Affiliated Dentists Logo
Close this search box.

Oral Cancer Risk Factors

Did you know that when you visit us for a check-up, your exam includes an oral cancer screening? That’s because sadly, oral cancer affects over 30,000 Americans annually. That’s more than a quarter of Camp Randall! However, less than 15% of Americans report ever having had an oral cancer screening. So that’s why here at Affiliated Dentists in Madison, we screen for overall oral health, beyond just the health of the teeth, at every exam. Because like all cancers, patient outcomes improve with early detection. However, along with having regular screenings, knowing oral cancer risk factors and how to minimize them is also an important step you can take to reduce your risk for this disease.

Oral Cancer Risk Factors

  • Smoking
  • High Alcohol Consumption
  • Poor Diet
  • Viral Infection
  • Ill-fitting Dentures

Quit Smoking to Reduce Your Risk

It’s no secret that smoking is terrible for your oral health. Along with increasing your risk of cavities and gum disease, smoking also greatly increases your risk of oral cancer. Smokers are about ten times more likely to develop oral cancer than non-smokers. In fact, 90% of mouth cancer patients use tobacco in some form. And the more you smoke, the greater your risk is.

The good news is that even if you have smoked in the past, quitting can significantly decrease your risk for developing oral cancer. After ten years, ex-smokers reduce their risk for oral cancer to that of non-smokers. Now, that’s a great incentive to quit tobacco!

Avoid Drinking 3 or More Units of Alcohol a Day

In addition to tobacco use, high alcohol consumption is another risk factor for oral cancer. Consuming three or more units of alcohol a day increases your chances of developing it. (Example: a 5 oz. glass of wine contains 2 units of alcohol.)

Additionally, if people who drink also smoke, their risk for oral cancer greatly compounds. Those who both smoke and drink are more than 35 times more likely to develop oral cancer than non-smokers and non-drinkers!

Quitting tobacco and limiting your alcohol intake are the most important steps you can take to help avoid developing oral cancer.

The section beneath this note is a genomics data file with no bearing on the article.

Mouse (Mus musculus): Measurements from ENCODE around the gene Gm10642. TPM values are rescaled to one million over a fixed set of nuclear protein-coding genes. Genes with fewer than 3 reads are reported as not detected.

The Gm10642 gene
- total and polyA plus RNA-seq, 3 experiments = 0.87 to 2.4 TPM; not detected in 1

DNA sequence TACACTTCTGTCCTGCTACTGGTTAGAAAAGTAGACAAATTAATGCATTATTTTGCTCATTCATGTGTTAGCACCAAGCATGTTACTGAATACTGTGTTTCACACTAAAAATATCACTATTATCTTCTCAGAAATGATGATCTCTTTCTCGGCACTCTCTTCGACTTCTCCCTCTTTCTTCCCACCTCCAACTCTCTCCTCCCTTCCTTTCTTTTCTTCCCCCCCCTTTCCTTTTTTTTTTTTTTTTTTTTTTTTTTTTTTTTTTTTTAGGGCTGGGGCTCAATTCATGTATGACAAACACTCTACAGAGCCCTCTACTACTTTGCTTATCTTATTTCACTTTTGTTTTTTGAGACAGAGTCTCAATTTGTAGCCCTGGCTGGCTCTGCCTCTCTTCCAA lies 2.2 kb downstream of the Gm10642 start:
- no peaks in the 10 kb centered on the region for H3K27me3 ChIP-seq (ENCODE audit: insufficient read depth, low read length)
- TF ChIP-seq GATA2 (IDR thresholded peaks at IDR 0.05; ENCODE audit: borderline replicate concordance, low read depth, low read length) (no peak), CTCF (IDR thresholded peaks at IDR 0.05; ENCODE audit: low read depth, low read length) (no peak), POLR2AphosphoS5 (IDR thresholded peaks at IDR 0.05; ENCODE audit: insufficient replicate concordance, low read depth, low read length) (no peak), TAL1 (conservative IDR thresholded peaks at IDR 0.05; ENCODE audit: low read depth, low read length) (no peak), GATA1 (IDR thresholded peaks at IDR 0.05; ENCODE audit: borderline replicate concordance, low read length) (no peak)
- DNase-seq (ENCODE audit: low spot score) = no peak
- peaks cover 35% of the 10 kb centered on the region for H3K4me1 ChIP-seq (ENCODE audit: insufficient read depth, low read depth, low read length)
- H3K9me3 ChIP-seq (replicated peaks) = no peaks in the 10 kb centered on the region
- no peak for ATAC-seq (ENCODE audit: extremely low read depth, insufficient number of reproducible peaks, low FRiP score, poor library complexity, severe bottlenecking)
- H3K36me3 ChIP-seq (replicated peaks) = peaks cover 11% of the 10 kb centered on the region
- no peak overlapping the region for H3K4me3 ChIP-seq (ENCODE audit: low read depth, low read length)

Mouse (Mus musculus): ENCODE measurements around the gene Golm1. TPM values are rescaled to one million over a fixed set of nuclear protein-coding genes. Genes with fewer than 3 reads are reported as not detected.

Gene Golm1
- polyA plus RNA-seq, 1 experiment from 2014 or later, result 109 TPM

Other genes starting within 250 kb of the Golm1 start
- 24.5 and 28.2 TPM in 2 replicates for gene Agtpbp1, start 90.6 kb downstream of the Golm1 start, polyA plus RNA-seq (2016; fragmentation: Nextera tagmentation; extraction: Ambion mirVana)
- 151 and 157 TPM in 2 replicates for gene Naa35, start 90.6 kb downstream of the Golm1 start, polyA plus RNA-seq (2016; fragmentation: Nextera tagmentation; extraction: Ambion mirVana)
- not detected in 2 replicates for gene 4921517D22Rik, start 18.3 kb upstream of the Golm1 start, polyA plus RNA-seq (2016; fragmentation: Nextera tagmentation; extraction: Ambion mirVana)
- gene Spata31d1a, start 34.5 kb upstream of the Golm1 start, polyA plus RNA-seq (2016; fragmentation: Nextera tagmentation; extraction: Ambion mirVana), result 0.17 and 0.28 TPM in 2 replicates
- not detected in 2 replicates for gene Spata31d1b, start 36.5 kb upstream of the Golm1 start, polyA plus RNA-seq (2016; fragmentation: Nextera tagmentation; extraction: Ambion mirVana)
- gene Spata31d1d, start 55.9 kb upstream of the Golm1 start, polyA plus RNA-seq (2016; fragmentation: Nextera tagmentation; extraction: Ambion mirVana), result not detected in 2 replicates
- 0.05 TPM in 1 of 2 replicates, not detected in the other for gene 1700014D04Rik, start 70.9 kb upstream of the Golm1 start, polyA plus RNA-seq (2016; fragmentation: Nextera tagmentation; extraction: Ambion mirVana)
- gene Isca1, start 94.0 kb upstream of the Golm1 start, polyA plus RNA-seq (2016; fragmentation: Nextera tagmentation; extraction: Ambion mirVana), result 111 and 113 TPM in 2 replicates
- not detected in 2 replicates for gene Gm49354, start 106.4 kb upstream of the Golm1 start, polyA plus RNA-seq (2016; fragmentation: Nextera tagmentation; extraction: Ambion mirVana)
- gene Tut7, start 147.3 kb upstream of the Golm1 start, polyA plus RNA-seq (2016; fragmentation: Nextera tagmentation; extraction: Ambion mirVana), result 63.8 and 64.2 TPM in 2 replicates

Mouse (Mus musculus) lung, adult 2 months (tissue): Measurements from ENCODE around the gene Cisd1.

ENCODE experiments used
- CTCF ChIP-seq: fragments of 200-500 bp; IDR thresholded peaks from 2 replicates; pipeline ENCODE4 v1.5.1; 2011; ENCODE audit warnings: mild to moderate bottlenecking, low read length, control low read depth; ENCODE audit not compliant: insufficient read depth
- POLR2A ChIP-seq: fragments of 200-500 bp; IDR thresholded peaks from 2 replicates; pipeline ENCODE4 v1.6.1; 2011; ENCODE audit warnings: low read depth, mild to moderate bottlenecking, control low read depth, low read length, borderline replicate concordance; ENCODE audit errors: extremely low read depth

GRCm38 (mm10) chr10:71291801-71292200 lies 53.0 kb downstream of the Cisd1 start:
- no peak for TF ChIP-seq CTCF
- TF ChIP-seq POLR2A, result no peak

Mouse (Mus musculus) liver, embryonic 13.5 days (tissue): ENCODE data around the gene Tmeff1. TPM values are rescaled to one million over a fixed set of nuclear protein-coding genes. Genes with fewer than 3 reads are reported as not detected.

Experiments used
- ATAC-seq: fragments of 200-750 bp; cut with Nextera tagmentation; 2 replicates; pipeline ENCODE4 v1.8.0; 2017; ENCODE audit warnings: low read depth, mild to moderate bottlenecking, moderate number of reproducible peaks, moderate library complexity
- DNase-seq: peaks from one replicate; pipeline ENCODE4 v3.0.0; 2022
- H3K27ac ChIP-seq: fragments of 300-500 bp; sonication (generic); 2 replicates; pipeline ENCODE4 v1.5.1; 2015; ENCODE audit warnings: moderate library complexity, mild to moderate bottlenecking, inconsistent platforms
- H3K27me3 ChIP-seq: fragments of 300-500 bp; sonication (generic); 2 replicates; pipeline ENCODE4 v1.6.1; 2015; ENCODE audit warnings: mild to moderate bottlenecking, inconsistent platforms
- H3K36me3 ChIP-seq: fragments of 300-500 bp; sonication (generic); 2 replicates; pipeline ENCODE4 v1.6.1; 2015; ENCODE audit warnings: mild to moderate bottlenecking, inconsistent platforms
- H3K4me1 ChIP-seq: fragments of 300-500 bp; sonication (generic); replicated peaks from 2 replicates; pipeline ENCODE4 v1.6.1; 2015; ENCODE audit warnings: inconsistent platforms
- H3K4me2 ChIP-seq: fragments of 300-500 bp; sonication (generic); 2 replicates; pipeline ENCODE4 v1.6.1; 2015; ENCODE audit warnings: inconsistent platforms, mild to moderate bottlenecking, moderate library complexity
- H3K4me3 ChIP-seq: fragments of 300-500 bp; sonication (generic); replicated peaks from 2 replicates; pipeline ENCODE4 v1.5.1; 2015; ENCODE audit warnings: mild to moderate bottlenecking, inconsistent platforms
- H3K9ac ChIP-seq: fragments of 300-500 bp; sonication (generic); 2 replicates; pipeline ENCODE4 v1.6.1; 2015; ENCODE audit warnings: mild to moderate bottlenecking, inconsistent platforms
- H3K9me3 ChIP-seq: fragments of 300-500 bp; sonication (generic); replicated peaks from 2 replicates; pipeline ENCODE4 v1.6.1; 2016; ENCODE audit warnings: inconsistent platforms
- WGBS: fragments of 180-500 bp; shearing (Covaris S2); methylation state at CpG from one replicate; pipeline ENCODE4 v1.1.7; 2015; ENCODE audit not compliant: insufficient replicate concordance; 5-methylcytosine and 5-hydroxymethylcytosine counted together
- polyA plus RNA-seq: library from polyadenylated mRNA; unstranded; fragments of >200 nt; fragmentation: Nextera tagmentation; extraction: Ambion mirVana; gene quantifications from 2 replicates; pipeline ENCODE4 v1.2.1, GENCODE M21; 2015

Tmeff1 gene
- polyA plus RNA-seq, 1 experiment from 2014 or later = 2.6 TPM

Follow a Diet Rich in Fruits and Vegetables

Although the link between diet and cancer is complex, it’s thought that 10-15% oral cancers are caused by eating an unhealthy diet. Poor diets often go hand-in-hand with smoking and alcohol consumption.

To help reduce your risk of oral cancer, follow a diet that is rich in fruits and vegetables. Diets high in these types of foods are linked with a lower risk of oral cancer.

Viral Infection has Been Linked to Certain Types of Oral Cancer

Another factor that increases the possibility for oral cancer is Human Papilloma Virus or (HPV). HPV infection has been linked to some types of oral cancer and is well recognized as a cause of cervical cancer, possibly accounting for 20-30% of oral cancer cases. These patients tend to be younger and non-smokers or non-drinkers. However, HPV-positive oral cancers tend to have a better prognosis than cancers caused by smoking or alcohol.

Visit Your Dentist if You Have Ill-fitting Dentures

Ill-fitting dentures are also a risk factor for developing oral cancer. Poorly fitting dentures can trap tobacco, alcohol, and other substances underneath them, causing irritation and inflammation in the mouth. Dentures can also rub the gums, resulting in sores and infections. Inflammation, infection, and sores are all associated with oral cancer.

If your dentures have been bothering you, be sure to visit your dentist to make sure they’re fitting properly and are in good condition.

For further reading: What are Signs of Oral Cancer?

General Dentistry in Madison, Wisconsin

April is Oral Cancer Awareness Month, which is a great time to schedule your regular check-up which includes an oral cancer screening. Among other services, Affiliated Dentists provides dentures and general dentistry in Madison, Wisconsin. To schedule your appointment today, click here.

Oral Cancer Risk Factors brought to you by Dr. Mark Gustavson

Related Articles